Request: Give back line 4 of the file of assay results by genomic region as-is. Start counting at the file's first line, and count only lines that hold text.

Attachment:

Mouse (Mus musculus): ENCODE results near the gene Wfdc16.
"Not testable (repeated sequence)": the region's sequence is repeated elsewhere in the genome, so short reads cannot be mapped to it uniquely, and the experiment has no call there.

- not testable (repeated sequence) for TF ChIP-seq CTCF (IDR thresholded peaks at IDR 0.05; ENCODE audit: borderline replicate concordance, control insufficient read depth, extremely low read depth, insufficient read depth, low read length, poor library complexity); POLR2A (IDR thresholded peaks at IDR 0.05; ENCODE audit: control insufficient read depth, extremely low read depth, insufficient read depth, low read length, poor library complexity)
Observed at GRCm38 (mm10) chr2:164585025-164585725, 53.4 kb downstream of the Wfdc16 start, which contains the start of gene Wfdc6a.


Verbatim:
Observed at GRCm38 (mm10) chr2:164585025-164585725, 53.4 kb downstream of the Wfdc16 start, which contains the start of gene Wfdc6a.